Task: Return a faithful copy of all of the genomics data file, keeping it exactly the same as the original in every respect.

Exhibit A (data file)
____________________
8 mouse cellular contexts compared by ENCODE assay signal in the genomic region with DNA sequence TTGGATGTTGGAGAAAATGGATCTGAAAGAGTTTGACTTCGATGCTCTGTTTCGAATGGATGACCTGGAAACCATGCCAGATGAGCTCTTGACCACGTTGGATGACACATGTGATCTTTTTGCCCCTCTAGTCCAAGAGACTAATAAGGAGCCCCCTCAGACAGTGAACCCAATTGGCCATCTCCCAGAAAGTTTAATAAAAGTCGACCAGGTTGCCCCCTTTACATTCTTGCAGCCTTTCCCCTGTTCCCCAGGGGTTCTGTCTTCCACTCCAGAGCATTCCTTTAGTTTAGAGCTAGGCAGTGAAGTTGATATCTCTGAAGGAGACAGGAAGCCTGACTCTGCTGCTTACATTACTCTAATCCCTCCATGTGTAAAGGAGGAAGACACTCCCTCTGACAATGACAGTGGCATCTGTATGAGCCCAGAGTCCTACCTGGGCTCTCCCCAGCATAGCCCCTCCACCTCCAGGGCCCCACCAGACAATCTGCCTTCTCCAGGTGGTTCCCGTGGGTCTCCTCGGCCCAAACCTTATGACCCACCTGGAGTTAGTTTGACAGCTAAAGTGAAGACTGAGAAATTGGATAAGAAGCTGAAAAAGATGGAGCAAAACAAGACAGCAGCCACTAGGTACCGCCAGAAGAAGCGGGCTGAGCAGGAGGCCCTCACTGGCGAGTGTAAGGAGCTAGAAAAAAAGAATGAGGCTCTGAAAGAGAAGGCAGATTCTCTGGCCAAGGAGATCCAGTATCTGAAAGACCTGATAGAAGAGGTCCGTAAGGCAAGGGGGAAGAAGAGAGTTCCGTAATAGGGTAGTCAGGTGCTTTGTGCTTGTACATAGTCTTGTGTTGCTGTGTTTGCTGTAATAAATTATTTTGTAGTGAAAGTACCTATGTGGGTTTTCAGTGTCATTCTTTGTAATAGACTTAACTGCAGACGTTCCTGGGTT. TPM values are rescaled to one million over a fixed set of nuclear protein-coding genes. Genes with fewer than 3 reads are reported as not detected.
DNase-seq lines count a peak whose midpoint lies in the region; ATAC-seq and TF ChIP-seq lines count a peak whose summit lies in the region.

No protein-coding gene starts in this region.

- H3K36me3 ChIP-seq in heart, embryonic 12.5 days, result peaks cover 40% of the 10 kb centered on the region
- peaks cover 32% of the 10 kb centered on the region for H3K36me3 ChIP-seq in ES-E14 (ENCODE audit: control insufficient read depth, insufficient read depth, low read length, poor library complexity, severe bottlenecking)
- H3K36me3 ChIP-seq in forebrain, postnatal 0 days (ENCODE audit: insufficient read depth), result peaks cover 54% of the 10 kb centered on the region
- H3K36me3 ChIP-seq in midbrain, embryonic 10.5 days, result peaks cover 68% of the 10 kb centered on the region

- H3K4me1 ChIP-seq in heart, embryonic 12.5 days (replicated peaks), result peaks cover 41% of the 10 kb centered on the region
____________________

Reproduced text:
8 mouse cellular contexts compared by ENCODE assay signal in the genomic region with DNA sequence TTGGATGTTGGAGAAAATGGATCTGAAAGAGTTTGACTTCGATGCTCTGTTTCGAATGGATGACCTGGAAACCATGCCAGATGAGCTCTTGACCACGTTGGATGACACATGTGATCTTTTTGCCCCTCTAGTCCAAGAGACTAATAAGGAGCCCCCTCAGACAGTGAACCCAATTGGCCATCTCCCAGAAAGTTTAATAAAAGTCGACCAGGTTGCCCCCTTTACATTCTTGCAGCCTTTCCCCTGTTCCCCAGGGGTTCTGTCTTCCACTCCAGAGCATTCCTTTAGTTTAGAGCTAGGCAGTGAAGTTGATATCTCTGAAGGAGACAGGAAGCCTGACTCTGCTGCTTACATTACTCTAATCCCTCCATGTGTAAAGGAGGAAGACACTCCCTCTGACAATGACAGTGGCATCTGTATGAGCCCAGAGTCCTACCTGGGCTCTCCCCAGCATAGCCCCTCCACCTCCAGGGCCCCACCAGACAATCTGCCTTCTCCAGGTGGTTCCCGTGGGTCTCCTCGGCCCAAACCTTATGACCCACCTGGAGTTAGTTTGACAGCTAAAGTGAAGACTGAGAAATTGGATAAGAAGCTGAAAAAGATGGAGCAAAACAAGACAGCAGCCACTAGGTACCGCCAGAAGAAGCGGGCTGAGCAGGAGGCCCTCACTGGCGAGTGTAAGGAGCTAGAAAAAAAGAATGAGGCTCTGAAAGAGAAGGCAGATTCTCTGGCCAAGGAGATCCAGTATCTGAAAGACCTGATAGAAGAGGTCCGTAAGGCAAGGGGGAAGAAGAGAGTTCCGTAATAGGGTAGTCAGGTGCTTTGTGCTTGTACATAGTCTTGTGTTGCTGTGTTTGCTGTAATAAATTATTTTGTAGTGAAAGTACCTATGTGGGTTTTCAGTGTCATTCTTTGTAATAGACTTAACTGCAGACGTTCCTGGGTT. TPM values are rescaled to one million over a fixed set of nuclear protein-coding genes. Genes with fewer than 3 reads are reported as not detected.
DNase-seq lines count a peak whose midpoint lies in the region; ATAC-seq and TF ChIP-seq lines count a peak whose summit lies in the region.

No protein-coding gene starts in this region.

- H3K36me3 ChIP-seq in heart, embryonic 12.5 days, result peaks cover 40% of the 10 kb centered on the region
- peaks cover 32% of the 10 kb centered on the region for H3K36me3 ChIP-seq in ES-E14 (ENCODE audit: control insufficient read depth, insufficient read depth, low read length, poor library complexity, severe bottlenecking)
- H3K36me3 ChIP-seq in forebrain, postnatal 0 days (ENCODE audit: insufficient read depth), result peaks cover 54% of the 10 kb centered on the region
- H3K36me3 ChIP-seq in midbrain, embryonic 10.5 days, result peaks cover 68% of the 10 kb centered on the region

- H3K4me1 ChIP-seq in heart, embryonic 12.5 days (replicated peaks), result peaks cover 41% of the 10 kb centered on the region